Professional poker players appear to live lavish lives of luxury as they travel around the world competing in exclusive poker tournaments.
In 2008, however, a California man realized that achieving lasting success as a professional poker player was a lot harder than it looked as he racked up massive amounts of debt. So when police discovered he tried to dig himself out of that debt with the help of some discounted Nike goods, he was sentenced to life in prison…
The Upcoming Vacation
In March 2008, 60-year-old Ernest Scherer Jr. and his wife, 57-year-old Charlene Abendroth, were preparing to go on a family vacation to Hawaii with their adult children, Catherine Sherer and Ernie Sherer III, on the 15th of that month.
Last Minute Details
About a week before the trip, Catherine tried calling her parents, who lived in the Castlewood Country Club in Pleasanton, California, to sort out last minute details for the vacation. However, the couple never answered Catherine’s calls or called her back, which was highly unusual…
A Concerned Daughter
After a few days of unsuccessfully trying to get in touch with her parents, Catherine started to fear something might have happened, so she called Castlewood Country Club and requested that they check on the residents. When they failed to get in touch with Ernest or his wife, they contacted the police.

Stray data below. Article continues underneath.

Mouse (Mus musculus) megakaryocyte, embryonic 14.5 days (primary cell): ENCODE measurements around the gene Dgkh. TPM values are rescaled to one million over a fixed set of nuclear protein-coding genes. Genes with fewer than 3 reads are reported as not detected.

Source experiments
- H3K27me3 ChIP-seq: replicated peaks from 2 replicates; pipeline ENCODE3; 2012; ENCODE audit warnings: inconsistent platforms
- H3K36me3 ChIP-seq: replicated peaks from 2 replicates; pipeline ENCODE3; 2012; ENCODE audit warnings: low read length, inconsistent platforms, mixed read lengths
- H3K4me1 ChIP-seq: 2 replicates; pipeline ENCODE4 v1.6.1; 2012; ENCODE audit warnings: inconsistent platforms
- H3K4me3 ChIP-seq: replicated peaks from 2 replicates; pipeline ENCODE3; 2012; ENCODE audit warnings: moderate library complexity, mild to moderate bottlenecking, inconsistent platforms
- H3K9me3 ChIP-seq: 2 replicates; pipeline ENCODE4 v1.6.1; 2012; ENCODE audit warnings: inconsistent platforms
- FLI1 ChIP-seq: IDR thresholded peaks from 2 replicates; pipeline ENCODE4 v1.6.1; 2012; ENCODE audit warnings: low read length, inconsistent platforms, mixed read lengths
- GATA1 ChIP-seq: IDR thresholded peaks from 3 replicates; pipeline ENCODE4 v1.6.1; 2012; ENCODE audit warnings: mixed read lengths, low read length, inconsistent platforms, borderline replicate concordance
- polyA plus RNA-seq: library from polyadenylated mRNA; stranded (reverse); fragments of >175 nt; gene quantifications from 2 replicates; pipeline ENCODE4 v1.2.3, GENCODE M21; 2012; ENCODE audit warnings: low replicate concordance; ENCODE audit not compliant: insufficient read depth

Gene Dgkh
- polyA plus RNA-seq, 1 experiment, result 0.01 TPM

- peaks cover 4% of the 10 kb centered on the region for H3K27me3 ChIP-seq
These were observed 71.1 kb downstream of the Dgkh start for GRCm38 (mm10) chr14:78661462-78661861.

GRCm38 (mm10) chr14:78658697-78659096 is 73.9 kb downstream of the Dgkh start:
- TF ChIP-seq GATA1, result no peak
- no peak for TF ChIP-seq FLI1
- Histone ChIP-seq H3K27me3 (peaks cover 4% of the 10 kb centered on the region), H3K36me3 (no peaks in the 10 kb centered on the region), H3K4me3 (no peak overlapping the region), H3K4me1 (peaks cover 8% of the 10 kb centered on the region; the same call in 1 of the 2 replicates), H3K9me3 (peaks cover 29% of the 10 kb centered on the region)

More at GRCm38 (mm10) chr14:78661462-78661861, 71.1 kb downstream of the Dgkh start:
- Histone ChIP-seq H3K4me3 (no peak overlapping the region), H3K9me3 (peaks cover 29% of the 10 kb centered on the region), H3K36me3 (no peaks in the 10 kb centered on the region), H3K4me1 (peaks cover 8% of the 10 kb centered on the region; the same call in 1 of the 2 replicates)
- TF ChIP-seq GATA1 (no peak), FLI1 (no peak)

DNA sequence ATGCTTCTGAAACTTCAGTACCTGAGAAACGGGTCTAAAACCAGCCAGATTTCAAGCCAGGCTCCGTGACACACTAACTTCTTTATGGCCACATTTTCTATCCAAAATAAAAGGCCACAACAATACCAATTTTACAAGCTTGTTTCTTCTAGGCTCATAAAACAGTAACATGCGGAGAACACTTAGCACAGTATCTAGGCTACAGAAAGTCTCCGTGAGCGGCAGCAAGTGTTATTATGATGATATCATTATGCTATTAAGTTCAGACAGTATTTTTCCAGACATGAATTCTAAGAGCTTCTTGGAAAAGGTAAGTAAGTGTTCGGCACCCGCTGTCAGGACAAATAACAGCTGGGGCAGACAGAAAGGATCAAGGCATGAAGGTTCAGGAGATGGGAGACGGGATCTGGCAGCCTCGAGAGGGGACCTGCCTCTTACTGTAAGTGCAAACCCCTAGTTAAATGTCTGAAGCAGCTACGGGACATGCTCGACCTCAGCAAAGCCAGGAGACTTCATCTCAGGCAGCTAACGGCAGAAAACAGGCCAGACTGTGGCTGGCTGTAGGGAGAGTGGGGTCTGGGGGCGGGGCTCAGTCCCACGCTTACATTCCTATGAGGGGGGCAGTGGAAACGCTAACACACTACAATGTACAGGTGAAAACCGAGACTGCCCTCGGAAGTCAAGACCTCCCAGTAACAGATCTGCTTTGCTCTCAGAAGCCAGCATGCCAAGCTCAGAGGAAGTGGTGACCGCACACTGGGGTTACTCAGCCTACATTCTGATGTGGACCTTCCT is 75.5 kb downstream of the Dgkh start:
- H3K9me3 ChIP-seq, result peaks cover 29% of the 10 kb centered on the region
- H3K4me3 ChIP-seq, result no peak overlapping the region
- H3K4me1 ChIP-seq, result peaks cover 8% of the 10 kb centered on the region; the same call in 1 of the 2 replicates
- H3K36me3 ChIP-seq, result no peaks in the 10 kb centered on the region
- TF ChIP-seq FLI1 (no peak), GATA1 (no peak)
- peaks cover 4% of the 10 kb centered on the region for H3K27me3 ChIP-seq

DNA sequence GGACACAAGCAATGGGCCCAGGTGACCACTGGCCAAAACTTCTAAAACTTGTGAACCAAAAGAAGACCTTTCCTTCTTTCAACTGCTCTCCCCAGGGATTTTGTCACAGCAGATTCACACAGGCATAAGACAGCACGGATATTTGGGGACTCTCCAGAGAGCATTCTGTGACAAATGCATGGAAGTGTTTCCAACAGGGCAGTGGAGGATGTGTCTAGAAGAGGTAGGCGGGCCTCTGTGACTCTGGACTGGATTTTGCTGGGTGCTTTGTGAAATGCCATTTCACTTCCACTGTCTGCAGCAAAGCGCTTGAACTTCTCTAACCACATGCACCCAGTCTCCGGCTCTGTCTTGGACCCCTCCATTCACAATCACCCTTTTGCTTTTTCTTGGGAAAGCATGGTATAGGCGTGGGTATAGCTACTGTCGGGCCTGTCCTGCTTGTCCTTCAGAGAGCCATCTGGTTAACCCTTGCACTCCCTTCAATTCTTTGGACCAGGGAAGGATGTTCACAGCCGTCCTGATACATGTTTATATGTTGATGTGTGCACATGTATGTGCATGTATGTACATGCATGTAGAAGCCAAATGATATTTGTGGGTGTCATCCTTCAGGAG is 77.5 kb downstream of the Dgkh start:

A Grisly Discovery
Police arrived at the home shortly after on March 14, 2008, and discovered Ernest, a real estate investor, and Charlene, an accounting lecturer at California State University, East Bay, were both dead. Not only were they dead, but it appeared that they had been brutally murdered…
Ernest and Charlene had both been stabbed and beaten, and by the time cops arrived at their house on March 14, their bodies had already started to decompose. After examining the bodies, police suspected they had both been murdered about a week earlier on March 7.
The Last Meal
The older couple had last been seen alive at the Castlewood Country Club restaurant at around 6:30 p.m. on the night of the 7th, and police believed they were killed sometime after they returned to their 4,000-square-foot home inside the country club…
The Crime Scene
After opening an investigation, detectives collected as much evidence from the home. At first, it appeared the home had been ransacked and the burglars killed Ernest and Charlene when they realized they were home. However, the more police examined the crime scene, the more they felt that the killer staged the scene to make them believe that scenario.
The $9,000 Cure
Not only was there no sign of a forced entry, but the killer left $9,000, which Ernest had won that day at a local casino, that was sticking out of the 60-year-old’s pocket. Based on that evidence, police believed the killer must have been someone that the couple knew…
Detectives started by investigating Ernest and Charlene’s friends and family members and were able to rule out almost everyone as a suspect. The only person they couldn’t entirely rule out was the couple’s son, Ernie, whose alibi wasn’t strong.
The Victim’s Son
Ernie had graduated from Brigham Young University with a degree in economics and married fellow BYU graduate Robyn Scherer shortly after. Instead of getting a stable job in business, Ernie chose to become a professional poker player, which forced him to travel around the country for tournaments and spend a lot of time away from his wife and their young son after they started a family…
Life as a Poker Player